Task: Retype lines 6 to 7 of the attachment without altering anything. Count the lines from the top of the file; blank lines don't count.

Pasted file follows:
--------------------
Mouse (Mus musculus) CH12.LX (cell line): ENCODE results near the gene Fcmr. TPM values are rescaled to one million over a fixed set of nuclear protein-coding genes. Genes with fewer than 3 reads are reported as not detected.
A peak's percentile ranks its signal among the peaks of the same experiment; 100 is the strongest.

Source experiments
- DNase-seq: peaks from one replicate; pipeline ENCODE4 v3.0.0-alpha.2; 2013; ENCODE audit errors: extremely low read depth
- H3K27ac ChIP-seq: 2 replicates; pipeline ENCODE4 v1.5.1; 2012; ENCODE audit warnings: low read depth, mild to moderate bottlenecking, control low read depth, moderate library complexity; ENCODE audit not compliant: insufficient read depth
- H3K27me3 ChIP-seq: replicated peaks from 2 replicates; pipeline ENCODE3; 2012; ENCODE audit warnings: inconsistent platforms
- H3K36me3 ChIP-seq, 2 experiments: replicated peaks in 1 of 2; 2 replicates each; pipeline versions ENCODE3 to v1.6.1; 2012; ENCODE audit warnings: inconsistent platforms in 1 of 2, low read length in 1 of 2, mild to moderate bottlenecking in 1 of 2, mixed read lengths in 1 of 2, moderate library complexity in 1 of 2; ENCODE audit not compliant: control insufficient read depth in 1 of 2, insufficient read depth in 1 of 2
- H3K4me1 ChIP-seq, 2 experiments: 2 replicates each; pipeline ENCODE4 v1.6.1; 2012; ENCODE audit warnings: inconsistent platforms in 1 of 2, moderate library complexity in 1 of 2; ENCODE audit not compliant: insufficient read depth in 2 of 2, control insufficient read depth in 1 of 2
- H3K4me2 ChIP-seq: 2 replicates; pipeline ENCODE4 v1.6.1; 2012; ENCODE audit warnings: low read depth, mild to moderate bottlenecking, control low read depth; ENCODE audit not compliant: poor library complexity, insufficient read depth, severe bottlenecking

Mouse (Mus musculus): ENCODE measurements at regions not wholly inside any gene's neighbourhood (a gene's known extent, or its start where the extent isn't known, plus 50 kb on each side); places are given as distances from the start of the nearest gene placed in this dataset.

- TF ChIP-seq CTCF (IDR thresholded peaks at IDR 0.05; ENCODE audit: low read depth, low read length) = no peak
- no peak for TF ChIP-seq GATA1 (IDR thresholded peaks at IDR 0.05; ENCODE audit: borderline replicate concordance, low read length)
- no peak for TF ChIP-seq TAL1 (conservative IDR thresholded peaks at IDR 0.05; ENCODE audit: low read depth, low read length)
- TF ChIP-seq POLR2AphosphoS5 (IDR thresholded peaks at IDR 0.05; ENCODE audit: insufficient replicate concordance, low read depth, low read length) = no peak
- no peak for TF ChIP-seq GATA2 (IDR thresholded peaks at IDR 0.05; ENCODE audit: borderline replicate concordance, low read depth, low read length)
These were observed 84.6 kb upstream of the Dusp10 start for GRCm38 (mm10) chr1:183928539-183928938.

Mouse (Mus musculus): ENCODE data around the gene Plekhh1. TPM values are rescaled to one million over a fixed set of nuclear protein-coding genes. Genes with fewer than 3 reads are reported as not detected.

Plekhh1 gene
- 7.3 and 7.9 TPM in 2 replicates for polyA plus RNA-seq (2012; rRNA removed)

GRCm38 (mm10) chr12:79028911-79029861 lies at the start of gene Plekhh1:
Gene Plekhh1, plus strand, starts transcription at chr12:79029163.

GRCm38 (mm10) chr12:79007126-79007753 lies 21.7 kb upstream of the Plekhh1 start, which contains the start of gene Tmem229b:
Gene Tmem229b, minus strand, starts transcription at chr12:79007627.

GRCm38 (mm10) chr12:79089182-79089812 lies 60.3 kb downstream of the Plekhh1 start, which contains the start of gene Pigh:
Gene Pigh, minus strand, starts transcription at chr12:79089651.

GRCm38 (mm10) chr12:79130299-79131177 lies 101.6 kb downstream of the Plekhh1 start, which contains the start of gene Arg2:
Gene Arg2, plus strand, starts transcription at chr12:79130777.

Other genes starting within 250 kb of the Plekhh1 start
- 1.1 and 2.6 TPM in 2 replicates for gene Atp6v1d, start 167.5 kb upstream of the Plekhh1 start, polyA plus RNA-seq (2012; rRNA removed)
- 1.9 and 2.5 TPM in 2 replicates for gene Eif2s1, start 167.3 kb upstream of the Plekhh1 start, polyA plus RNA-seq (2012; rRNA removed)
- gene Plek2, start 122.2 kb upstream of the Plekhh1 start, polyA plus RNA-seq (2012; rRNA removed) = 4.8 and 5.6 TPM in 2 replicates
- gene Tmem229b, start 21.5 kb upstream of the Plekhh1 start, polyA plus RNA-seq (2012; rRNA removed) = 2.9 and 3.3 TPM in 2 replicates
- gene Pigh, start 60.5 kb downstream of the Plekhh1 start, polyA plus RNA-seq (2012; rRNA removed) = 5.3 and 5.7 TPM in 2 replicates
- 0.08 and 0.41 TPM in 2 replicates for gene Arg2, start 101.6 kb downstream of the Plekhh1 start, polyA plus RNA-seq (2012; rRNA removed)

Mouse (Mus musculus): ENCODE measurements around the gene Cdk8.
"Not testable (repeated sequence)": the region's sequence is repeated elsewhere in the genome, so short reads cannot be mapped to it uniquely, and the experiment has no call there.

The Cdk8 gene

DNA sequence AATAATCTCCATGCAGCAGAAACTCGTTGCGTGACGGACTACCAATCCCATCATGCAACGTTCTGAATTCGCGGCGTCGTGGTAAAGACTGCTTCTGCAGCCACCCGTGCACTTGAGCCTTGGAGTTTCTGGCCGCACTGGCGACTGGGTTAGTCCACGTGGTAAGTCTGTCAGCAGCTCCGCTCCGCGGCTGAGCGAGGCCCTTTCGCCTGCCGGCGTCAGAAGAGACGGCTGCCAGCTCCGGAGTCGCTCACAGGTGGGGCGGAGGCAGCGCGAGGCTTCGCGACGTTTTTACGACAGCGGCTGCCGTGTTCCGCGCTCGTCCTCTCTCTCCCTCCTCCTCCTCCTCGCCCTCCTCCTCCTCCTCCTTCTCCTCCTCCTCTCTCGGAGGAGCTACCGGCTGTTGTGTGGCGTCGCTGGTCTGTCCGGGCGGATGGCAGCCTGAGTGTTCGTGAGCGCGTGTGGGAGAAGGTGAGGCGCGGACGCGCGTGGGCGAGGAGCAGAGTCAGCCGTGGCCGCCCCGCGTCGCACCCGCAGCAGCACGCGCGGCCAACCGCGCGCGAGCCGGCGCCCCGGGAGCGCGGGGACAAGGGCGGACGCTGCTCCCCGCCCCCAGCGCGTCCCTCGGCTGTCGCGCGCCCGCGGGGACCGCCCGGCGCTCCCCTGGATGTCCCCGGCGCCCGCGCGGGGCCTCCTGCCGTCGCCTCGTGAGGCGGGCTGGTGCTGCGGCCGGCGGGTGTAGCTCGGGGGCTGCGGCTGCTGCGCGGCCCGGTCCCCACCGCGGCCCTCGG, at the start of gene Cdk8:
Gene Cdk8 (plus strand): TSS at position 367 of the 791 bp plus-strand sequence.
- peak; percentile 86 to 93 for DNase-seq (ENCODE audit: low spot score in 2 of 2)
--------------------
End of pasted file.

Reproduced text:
- H3K27me3 ChIP-seq: replicated peaks from 2 replicates; pipeline ENCODE3; 2012; ENCODE audit warnings: inconsistent platforms
- H3K36me3 ChIP-seq, 2 experiments: replicated peaks in 1 of 2; 2 replicates each; pipeline versions ENCODE3 to v1.6.1; 2012; ENCODE audit warnings: inconsistent platforms in 1 of 2, low read length in 1 of 2, mild to moderate bottlenecking in 1 of 2, mixed read lengths in 1 of 2, moderate library complexity in 1 of 2; ENCODE audit not compliant: control insufficient read depth in 1 of 2, insufficient read depth in 1 of 2